Complementary Medicine - Cam
About This Condition
Although small in size, gallstones can cause big discomfort. What can you do to keep your gall bladder healthy? According to research or other evidence, the following self-care steps may be helpful.
About This Condition
Gallstones are hardened formations, composed primarily of cholesterol, that develop in the gallbladder.
Gallstones are commonly associated with bile that contains excessive cholesterol, a deficiency of other substances in bile (bile acids and lecithin ), or a combination of these factors.
Gallstone attacks cause extreme pain in the upper-right quarter of the abdomen, often extending to the back. This pain can be accompanied by nausea and vomiting.
Healthy Lifestyle Tips
People with gallstones may consume too many calories1 and are often overweight.2 , 3 Obese women have seven times the risk of forming gallstones compared with women who are not overweight.4 Even slightly overweight women have significantly higher risks.5 Losing weight is likely to help,6 but rapid weight loss might increase the risk of stone formation.7 Any weight-loss program to prevent or treat gallstones should be reviewed by a doctor. Weight-loss plans generally entail reducing dietary fat, a change that itself correlates with protection against gallstone formation and attacks.8 , 9
In women, recreational exercise significantly reduces the risk of requiring gallbladder surgery due to gallstones. In a study of over 60,000 women, an average of two to three hours per week of recreational exercise (such as cycling, jogging, and swimming) reduced the risk of gallbladder surgery by about 20%.10
Use of birth control pills significantly increases a woman’s risk of developing gallstones.11 , 12
The right diet is the key to managing many diseases and to improving general quality of life. For this condition, scientific research has found benefit in the following healthy eating tips.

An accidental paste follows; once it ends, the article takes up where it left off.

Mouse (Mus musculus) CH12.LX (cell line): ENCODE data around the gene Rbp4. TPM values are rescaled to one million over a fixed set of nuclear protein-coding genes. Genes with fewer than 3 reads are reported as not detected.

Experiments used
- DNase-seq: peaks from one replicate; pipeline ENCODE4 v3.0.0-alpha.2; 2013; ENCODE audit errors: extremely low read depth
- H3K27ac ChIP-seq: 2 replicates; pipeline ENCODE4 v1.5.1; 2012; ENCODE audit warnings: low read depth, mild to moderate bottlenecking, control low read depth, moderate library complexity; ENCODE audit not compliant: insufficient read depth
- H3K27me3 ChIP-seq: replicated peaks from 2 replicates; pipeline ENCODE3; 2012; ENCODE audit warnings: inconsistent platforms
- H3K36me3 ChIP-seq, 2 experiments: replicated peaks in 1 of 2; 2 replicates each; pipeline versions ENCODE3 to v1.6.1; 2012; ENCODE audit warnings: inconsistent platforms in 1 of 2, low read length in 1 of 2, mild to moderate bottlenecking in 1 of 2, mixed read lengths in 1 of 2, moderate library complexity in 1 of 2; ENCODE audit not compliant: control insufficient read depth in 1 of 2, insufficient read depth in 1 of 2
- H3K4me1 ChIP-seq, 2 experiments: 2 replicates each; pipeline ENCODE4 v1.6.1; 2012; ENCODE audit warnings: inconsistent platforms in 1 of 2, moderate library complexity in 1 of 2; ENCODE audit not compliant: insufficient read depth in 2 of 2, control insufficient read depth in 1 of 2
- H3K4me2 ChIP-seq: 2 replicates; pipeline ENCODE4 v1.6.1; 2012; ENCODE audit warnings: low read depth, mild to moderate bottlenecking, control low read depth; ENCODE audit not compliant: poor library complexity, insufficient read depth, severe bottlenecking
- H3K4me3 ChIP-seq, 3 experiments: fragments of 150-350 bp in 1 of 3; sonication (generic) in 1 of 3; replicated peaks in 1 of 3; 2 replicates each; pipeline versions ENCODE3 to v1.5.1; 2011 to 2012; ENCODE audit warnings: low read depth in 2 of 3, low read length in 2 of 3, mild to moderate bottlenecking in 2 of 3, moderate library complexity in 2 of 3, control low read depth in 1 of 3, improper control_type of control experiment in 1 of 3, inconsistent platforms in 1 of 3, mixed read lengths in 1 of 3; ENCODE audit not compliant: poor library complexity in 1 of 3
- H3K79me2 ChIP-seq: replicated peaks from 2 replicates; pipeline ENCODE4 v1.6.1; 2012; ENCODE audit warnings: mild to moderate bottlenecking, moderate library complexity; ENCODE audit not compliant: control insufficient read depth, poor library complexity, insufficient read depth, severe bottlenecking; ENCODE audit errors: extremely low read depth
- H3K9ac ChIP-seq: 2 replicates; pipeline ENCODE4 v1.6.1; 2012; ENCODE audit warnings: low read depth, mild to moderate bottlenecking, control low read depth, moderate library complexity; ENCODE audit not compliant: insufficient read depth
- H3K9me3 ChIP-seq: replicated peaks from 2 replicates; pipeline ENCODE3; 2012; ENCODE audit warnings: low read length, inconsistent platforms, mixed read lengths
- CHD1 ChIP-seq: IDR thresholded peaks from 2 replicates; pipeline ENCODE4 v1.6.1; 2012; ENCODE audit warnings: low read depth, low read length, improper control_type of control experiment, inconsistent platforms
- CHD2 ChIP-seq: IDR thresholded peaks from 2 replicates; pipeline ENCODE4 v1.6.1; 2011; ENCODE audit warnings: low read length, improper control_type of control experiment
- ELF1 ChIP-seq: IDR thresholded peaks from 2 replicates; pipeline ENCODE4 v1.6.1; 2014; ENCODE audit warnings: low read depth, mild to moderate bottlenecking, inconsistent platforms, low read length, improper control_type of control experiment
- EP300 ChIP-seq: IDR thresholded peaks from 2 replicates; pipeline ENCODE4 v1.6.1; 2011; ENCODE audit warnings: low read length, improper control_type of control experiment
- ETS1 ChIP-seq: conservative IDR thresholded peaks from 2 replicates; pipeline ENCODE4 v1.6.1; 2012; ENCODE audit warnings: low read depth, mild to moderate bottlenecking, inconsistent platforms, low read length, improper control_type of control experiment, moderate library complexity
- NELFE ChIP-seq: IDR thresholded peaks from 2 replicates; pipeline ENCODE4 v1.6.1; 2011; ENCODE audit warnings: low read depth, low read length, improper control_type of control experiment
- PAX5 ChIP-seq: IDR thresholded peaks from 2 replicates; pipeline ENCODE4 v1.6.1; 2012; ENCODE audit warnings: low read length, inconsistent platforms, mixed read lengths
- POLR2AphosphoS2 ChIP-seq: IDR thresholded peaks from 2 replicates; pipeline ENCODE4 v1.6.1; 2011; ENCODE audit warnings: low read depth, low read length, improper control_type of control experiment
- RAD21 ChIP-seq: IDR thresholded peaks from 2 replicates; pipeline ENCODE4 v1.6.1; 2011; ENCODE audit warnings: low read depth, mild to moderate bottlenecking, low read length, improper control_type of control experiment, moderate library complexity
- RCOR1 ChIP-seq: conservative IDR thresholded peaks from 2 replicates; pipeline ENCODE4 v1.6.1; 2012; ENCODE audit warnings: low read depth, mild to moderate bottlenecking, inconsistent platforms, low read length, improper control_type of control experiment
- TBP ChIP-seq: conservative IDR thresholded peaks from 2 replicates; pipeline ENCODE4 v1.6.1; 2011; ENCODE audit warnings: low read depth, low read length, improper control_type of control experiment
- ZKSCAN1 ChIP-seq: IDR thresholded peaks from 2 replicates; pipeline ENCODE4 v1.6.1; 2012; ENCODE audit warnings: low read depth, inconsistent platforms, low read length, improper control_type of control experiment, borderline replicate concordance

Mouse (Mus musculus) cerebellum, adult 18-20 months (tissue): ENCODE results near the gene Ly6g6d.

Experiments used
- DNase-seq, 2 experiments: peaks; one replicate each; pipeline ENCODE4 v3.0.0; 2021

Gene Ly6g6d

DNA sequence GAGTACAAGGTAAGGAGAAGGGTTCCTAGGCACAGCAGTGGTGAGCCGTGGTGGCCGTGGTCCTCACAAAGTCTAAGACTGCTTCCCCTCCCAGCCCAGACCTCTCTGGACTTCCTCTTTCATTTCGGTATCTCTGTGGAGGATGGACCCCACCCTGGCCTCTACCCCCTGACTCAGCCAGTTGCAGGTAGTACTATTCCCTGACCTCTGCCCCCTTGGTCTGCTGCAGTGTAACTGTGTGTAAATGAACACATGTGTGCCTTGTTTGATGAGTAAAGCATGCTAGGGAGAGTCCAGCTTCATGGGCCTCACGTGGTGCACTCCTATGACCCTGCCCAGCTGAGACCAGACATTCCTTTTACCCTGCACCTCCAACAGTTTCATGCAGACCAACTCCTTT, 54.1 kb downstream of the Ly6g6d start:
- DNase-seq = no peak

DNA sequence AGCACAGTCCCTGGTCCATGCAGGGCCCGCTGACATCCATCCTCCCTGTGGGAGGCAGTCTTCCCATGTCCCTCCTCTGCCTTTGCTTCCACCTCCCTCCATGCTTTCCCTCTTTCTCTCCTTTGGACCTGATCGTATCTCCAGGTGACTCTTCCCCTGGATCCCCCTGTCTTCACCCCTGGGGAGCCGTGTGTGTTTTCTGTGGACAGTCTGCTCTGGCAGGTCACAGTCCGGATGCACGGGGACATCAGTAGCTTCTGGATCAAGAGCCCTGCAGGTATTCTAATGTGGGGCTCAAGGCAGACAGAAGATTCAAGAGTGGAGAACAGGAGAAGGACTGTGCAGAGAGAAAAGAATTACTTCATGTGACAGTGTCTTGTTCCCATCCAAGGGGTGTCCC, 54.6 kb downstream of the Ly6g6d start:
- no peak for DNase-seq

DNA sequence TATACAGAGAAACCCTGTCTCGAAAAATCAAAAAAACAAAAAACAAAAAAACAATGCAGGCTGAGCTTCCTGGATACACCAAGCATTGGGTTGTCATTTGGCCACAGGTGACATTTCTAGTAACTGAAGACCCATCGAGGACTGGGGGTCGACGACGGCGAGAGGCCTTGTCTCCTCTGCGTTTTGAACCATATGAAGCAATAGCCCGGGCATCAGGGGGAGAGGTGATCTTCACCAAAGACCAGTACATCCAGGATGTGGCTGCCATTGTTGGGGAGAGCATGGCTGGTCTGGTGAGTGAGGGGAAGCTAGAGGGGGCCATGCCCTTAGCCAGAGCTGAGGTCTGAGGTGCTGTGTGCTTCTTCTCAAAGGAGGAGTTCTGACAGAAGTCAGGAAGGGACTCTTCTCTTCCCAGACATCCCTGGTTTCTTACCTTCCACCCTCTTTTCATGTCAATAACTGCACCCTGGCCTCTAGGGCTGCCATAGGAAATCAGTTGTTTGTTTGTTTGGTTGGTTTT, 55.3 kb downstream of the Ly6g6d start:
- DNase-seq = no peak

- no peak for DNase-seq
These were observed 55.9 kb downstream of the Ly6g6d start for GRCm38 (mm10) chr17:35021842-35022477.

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Our proprietary “Star-Rating” system was developed to help you easily understand the amount of scientific support behind each supplement in relation to a specific health condition. While there is no way to predict whether a vitamin, mineral, or herb will successfully treat or prevent associated health conditions, our unique ratings tell you how well these supplements are understood by the medical community, and whether studies have found them to be effective for other people.
For over a decade, our team has combed through thousands of research articles published in reputable journals. To help you make educated decisions, and to better understand controversial or confusing supplements, our medical experts have digested the science into these three easy-to-follow ratings. We hope this provides you with a helpful resource to make informed decisions towards your health and well-being.
3 Stars Reliable and relatively consistent scientific data showing a substantial health benefit.
2 Stars Contradictory, insufficient, or preliminary studies suggesting a health benefit or minimal health benefit.
1 Star For an herb, supported by traditional use but minimal or no scientific evidence. For a supplement, little scientific support.
1. Sarles H, Gerolami A, Cros RC. Diet and cholesterol gallstones. Digestion 1978;17:121–7.
2. Kern F Jr. Epidemiology and natural history of gallstones. Semin Liver Dis 1983;3:87–96.
3. Misciagna G, Centonze S, Leoci C, et al. Diet, physical activity, and gallstones--a population-based, case-control study in southern Italy. Am J Clin Nutr 1999;69:120–6.
4. Stampfer MJ, Maclure KM, Colditz GA, et al. Risk of symptomatic gallstones in women with severe obesity. Am J Clin Nutr 1992;55:652–8.
5. Maclure KM, Hayes KC, Colditz GA, et al. Weight, diet, and the risk of symptomatic gallstones in middle-aged women. N Engl J Med 1989;321:563–9.
6. Thornton JR. Gallstone disappearance associated with weight loss. Lancet 1979;ii:478 [letter].
7. Everhart JE. Contributions of obesity and weight loss to gallstone disease. Ann Intern Med 1993;119:1029–35.
8. Scragg RKR. Diet, alcohol, and relative weight in gall stone disease: a case-control study. BMJ 1984;288:1113–9.
9. Morrison LM. The effects of a low fat diet on the incidence of gallbladder disease. Am J Gastroenterol 1956;25:158–63.
10. Leitzmann MF, Rimm EB, Willett WC, et al. Recreational physical activity and the risk of cholecystectomy in women. N Engl J Med 1999;341:777–84.
11. Thijs C, Leffers P, Knipschild P. Oral contraceptive use and the occurrence of gallstone disease—a case-control study. Prev Med 1993;22:122–31.